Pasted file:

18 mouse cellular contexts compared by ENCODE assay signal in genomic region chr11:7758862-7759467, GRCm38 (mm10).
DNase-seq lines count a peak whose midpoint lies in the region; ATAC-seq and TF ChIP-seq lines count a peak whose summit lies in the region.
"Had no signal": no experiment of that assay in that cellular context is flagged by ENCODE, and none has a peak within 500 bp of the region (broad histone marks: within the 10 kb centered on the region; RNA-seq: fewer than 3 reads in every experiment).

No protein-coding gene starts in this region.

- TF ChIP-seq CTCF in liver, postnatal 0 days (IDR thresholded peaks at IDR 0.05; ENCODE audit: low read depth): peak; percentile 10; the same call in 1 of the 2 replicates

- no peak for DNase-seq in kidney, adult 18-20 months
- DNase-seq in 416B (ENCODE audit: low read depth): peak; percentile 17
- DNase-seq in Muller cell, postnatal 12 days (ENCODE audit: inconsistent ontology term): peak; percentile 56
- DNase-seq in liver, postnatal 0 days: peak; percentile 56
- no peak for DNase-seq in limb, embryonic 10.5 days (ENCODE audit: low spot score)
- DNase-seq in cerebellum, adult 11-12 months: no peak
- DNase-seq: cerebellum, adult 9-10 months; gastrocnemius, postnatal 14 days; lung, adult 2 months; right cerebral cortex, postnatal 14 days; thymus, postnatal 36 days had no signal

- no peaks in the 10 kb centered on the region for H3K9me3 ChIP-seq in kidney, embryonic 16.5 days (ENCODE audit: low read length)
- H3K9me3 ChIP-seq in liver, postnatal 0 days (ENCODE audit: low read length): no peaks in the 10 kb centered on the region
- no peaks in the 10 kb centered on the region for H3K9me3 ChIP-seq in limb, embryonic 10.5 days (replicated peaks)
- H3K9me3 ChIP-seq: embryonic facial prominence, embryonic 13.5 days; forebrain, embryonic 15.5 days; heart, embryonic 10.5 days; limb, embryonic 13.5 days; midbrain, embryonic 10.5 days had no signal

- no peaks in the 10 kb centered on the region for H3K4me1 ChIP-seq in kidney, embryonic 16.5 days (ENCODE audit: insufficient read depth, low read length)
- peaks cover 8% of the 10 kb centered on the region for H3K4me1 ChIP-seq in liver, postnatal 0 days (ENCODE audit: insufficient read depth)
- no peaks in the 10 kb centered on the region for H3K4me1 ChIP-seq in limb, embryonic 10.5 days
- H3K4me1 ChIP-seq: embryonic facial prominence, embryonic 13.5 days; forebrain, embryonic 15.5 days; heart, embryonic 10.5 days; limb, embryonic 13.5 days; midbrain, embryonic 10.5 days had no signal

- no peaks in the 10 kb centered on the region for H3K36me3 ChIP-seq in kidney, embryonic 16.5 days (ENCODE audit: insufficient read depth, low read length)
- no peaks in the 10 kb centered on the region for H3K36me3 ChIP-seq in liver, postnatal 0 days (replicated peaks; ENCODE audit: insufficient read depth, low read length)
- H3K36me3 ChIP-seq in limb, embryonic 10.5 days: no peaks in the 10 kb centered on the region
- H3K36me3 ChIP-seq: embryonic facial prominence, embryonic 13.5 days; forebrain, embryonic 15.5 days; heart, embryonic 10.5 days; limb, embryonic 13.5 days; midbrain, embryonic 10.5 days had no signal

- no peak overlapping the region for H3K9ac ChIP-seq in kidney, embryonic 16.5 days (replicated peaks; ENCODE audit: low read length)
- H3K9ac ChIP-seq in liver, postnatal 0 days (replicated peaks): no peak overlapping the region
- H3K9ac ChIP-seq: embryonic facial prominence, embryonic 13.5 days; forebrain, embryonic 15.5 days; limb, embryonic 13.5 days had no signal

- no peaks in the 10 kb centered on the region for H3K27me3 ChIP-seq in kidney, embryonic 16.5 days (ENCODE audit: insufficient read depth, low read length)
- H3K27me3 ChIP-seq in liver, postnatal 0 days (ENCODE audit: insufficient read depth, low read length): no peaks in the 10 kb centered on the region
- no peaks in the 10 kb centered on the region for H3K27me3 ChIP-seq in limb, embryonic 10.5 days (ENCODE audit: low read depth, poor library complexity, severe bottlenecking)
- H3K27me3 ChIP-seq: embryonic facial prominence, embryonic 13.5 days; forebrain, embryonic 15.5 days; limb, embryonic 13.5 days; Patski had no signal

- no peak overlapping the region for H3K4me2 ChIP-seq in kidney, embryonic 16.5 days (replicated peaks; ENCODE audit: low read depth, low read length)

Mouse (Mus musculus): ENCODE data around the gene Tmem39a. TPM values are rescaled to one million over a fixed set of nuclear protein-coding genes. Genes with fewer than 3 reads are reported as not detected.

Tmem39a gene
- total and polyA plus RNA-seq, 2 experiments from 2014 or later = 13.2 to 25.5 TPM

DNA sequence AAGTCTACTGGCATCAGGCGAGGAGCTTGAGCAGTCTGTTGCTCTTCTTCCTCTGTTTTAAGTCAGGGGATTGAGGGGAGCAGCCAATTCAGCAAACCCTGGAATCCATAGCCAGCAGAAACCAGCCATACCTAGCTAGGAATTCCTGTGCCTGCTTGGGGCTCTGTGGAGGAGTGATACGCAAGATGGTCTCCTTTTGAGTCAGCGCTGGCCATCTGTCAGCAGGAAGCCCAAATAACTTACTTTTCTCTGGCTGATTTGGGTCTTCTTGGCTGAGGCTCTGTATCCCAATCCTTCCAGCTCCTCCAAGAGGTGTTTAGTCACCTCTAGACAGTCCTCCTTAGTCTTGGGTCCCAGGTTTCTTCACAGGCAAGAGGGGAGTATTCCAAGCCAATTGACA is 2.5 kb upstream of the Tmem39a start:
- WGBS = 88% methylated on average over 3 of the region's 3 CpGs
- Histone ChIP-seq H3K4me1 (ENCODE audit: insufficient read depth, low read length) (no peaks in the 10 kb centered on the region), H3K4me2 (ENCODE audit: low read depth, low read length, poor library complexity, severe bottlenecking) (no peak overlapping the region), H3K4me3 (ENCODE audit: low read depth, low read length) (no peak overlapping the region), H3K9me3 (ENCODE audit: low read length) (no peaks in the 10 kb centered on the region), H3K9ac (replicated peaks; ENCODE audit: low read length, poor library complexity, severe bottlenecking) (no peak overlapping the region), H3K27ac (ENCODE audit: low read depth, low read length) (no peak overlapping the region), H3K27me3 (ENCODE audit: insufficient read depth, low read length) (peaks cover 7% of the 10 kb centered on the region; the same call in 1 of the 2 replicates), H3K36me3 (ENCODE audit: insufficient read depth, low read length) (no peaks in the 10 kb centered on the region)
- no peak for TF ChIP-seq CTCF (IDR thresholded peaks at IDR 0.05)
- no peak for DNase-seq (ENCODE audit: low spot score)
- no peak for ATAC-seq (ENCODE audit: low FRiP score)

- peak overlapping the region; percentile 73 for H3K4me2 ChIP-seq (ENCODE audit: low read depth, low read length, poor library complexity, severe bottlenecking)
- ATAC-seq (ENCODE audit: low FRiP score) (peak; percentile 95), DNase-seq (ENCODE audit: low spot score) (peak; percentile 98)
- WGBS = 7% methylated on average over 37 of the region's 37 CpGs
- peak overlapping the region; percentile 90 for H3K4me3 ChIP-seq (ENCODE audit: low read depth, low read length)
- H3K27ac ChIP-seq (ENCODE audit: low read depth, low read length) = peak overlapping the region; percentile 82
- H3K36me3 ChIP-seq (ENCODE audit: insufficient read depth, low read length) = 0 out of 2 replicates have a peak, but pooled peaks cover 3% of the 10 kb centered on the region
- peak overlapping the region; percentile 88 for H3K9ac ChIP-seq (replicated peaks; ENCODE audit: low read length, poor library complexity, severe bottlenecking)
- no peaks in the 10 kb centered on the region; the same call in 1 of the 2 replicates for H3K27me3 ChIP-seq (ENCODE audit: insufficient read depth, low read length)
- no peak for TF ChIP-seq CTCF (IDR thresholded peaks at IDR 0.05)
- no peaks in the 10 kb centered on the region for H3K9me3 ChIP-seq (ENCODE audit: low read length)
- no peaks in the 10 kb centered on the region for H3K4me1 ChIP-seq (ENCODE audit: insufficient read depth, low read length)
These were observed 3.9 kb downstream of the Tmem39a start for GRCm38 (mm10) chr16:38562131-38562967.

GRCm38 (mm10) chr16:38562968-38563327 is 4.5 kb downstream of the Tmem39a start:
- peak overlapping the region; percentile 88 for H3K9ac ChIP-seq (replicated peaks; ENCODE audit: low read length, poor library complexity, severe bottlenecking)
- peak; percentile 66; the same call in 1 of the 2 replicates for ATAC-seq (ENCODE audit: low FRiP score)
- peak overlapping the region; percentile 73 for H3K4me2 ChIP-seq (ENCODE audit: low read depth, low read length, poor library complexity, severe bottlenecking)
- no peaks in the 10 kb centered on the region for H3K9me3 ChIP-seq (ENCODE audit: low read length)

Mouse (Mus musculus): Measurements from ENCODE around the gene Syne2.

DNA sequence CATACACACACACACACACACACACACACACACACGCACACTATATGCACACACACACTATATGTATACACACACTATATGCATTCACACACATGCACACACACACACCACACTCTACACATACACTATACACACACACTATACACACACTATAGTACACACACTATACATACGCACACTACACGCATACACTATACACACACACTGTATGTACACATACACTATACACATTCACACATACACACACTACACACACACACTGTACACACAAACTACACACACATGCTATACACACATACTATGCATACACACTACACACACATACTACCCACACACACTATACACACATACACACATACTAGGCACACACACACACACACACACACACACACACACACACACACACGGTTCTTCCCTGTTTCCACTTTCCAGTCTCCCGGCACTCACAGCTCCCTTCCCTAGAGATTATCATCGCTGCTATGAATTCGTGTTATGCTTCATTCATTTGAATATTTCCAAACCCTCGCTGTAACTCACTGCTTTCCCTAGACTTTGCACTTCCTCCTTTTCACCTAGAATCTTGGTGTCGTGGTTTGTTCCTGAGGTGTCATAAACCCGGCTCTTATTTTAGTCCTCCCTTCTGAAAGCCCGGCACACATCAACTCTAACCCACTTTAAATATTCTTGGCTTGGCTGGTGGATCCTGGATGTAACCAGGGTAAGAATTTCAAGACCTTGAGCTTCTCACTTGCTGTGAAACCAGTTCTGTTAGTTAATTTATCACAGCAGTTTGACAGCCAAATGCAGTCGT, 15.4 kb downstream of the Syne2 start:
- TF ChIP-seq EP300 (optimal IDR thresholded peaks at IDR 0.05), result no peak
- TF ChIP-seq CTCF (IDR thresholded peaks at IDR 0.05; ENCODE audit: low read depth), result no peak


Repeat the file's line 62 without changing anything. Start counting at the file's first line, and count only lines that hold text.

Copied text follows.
- TF ChIP-seq CTCF (IDR thresholded peaks at IDR 0.05; ENCODE audit: low read depth), result no peak